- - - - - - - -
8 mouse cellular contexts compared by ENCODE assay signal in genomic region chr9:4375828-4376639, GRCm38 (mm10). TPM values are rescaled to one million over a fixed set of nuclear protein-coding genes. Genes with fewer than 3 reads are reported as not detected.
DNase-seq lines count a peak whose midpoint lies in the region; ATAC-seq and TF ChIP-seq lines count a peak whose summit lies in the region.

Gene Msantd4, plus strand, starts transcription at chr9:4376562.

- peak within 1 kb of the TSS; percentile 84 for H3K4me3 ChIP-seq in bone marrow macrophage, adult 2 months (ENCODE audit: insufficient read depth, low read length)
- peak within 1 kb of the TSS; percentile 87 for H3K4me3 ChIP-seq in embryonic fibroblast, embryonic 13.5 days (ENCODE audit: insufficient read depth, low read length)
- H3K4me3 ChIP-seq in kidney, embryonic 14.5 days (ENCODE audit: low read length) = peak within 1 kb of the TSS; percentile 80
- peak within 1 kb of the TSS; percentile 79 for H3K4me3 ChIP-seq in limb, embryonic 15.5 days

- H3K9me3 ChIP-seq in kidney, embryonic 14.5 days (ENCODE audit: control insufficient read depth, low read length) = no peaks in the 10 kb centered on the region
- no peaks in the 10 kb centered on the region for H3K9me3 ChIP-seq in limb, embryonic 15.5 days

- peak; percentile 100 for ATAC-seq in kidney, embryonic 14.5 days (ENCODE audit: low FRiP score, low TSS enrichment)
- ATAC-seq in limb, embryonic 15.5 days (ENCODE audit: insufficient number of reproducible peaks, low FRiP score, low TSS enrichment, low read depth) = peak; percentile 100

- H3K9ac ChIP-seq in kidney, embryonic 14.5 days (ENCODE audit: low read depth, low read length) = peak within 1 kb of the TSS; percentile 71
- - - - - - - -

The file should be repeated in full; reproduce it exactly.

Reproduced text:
8 mouse cellular contexts compared by ENCODE assay signal in genomic region chr9:4375828-4376639, GRCm38 (mm10). TPM values are rescaled to one million over a fixed set of nuclear protein-coding genes. Genes with fewer than 3 reads are reported as not detected.
DNase-seq lines count a peak whose midpoint lies in the region; ATAC-seq and TF ChIP-seq lines count a peak whose summit lies in the region.

Gene Msantd4, plus strand, starts transcription at chr9:4376562.

- peak within 1 kb of the TSS; percentile 84 for H3K4me3 ChIP-seq in bone marrow macrophage, adult 2 months (ENCODE audit: insufficient read depth, low read length)
- peak within 1 kb of the TSS; percentile 87 for H3K4me3 ChIP-seq in embryonic fibroblast, embryonic 13.5 days (ENCODE audit: insufficient read depth, low read length)
- H3K4me3 ChIP-seq in kidney, embryonic 14.5 days (ENCODE audit: low read length) = peak within 1 kb of the TSS; percentile 80
- peak within 1 kb of the TSS; percentile 79 for H3K4me3 ChIP-seq in limb, embryonic 15.5 days

- H3K9me3 ChIP-seq in kidney, embryonic 14.5 days (ENCODE audit: control insufficient read depth, low read length) = no peaks in the 10 kb centered on the region
- no peaks in the 10 kb centered on the region for H3K9me3 ChIP-seq in limb, embryonic 15.5 days

- peak; percentile 100 for ATAC-seq in kidney, embryonic 14.5 days (ENCODE audit: low FRiP score, low TSS enrichment)
- ATAC-seq in limb, embryonic 15.5 days (ENCODE audit: insufficient number of reproducible peaks, low FRiP score, low TSS enrichment, low read depth) = peak; percentile 100

- H3K9ac ChIP-seq in kidney, embryonic 14.5 days (ENCODE audit: low read depth, low read length) = peak within 1 kb of the TSS; percentile 71